grass carp farming

I’ve always liked pasture, especially with real, native, mixed species hedgerows and the occasional mature native tree in the field.
There’s lots of beef and sheep farming hereabouts (North Cornwall), which is fine, but:
a. In an overpopulated world, 500 lbs of of meat per acre every other year seems a small crop;
b. Small farms are failing, because the profit per acre is miniscule with large supermarkets driving the price down. Hence less people are able to farm, and there’s the danger that agriculture will follow the U.S.

Grass Carp photos

Grass Carp
Cold-blooded fish are the most efficient means of turning vegetable protein into animal protein, and most fish are low-fat, healthy alternatives to lamb, pork, most beef (exceptions being silverside, top rump … which are very lean).
Imagine a small grass farm, cutting grass to feed a large pond of grass carp. An electric pump to aerate the water; another pump to pump the soiled water back onto the grassland and fertilise it.
The fertility in the pond water would keep the grass growing organically with no need for chemical fertilisers.
A fresh water supply would be necessary to keep the pond toppped up, and both pumps could be powered by photovoltaic cells, because in the winter the grass hardly grows and carp barely feed.
Young grass carp can be bought in the U.K. for about £3 each. The price is lower when buying more fish.
They prefer fairly slow running water or ponds, except for breeding, and can grow very quickly in ideal conditions: from 8 inches (20 c.m.) to 18 inches (45 centimetres).
Adult grass carp can reach 40 lbs (about 17 kilograms) bodyweight.
Typical U.K. supplier
Of course, if you have a lawn, you could probably keep your own grass carp, and farm your own high-quality protein.

Aquaponic Gardening: A Step-by-Step Guide to Raising Vegetables and Fish Together

 

Grass Carp photos

Aquaponic Gardening - Sylvia Bernstein
A highly rated book by Sylvia Bernstein, released in March 2013, and already on offer at Amazon.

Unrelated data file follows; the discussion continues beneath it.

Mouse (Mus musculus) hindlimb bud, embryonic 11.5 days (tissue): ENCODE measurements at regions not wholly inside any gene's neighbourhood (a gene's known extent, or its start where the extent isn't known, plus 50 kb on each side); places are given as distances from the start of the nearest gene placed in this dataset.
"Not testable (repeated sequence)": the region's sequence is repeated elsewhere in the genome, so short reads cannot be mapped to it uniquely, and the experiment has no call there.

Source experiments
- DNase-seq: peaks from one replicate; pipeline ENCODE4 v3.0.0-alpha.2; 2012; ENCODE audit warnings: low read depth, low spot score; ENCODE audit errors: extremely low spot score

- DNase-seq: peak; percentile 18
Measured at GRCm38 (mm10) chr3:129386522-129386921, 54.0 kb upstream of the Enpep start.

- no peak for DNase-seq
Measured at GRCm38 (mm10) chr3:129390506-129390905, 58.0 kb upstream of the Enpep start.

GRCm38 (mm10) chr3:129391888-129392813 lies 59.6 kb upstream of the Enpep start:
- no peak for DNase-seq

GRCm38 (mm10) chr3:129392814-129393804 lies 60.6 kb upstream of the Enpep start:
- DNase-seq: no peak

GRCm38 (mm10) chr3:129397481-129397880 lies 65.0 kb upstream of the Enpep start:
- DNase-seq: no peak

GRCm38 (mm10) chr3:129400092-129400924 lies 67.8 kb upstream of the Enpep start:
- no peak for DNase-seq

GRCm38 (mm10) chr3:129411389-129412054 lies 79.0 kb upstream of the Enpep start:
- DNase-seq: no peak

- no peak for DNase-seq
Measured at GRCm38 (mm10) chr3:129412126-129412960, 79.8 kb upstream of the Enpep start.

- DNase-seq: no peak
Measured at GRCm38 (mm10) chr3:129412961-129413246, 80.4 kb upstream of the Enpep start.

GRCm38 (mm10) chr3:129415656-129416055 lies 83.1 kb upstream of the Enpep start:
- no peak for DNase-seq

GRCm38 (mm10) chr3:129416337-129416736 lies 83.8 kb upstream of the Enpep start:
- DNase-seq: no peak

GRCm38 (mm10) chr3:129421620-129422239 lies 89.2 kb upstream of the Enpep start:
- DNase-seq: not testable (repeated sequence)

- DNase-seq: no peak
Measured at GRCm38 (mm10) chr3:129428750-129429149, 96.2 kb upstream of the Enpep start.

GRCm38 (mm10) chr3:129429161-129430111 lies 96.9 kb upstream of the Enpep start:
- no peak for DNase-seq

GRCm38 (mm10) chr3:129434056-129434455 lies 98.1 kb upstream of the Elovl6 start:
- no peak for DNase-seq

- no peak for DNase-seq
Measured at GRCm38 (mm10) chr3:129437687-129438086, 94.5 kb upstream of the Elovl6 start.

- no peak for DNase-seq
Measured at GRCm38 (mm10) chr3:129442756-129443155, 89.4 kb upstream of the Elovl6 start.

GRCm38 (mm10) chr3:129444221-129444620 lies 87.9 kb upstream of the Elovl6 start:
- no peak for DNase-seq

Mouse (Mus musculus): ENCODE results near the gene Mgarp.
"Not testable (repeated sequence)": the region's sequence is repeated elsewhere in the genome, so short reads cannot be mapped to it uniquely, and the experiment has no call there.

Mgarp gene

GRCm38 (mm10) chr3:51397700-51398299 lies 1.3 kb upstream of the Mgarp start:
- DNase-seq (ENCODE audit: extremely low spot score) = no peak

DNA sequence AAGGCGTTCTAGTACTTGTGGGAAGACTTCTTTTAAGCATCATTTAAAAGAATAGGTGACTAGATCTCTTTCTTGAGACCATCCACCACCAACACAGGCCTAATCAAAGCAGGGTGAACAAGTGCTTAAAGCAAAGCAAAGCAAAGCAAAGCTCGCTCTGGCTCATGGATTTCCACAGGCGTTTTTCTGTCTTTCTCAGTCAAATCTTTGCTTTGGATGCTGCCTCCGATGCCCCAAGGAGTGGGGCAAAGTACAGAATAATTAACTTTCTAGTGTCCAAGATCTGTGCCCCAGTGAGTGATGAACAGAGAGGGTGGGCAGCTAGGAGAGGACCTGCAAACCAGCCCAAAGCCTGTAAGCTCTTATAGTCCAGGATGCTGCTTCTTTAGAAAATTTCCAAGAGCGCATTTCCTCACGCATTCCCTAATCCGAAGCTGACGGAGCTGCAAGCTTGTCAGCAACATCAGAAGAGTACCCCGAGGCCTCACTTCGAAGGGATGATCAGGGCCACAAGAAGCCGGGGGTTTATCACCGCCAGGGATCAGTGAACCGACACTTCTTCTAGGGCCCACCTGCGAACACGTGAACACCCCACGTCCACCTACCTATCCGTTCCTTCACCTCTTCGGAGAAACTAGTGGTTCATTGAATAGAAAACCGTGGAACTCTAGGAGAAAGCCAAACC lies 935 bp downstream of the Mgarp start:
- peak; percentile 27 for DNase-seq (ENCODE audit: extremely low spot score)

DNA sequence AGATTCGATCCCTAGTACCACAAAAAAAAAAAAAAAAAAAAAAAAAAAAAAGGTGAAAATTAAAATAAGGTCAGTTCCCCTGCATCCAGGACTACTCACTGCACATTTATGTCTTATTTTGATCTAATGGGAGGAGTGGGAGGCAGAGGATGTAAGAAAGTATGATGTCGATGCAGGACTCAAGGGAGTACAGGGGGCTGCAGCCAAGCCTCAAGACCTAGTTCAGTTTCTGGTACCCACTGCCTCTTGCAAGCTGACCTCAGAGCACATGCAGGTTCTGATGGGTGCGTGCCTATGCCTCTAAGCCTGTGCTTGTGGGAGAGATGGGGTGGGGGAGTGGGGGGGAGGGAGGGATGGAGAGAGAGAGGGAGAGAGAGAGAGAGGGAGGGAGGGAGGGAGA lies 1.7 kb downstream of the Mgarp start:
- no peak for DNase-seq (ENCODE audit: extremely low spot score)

The publishers blurb says this:
Aquaponics is a revolutionary system for growing plants by fertilising them with the waste water from fish in a sustainable closed system. A combination of the best of aquaculture and hydroponics, aquaponic gardening is an amazingly productive way to grow organic vegetables, greens, herbs and fruits, while providing the added benefits of fresh fish as a safe, healthy source of protein. On a larger scale, it is a key solution to mitigating food insecurity, climate change, groundwater pollution and the impacts of overfishing on our oceans. This is the definitive do-it-yourself home manual, with an introduction by Charlie Price, head of Aquaponics UK. It focuses on giving you all the tools you need to create your own aquaponic system and enjoy healthy, safe, fresh and delicious food all year round. Starting with an overview of the theory, benefits and potential of aquaponics, this book goes on to explain: system location considerations and hardware components; the living elements – fish, plants, bacteria, and worms; and, putting it all together – starting and maintaining a healthy system. Aquaponics systems are completely organic. They are four to six times more productive and use 90 percent less water than conventional gardens. Other advantages include no weeds, fewer pests, and no watering, fertilising, bending, digging, or heavy lifting – in fact, there really is no down side! Anyone interested in taking the next step towards self-sufficiency will be fascinated by this practical, accessible and well-illustrated guide.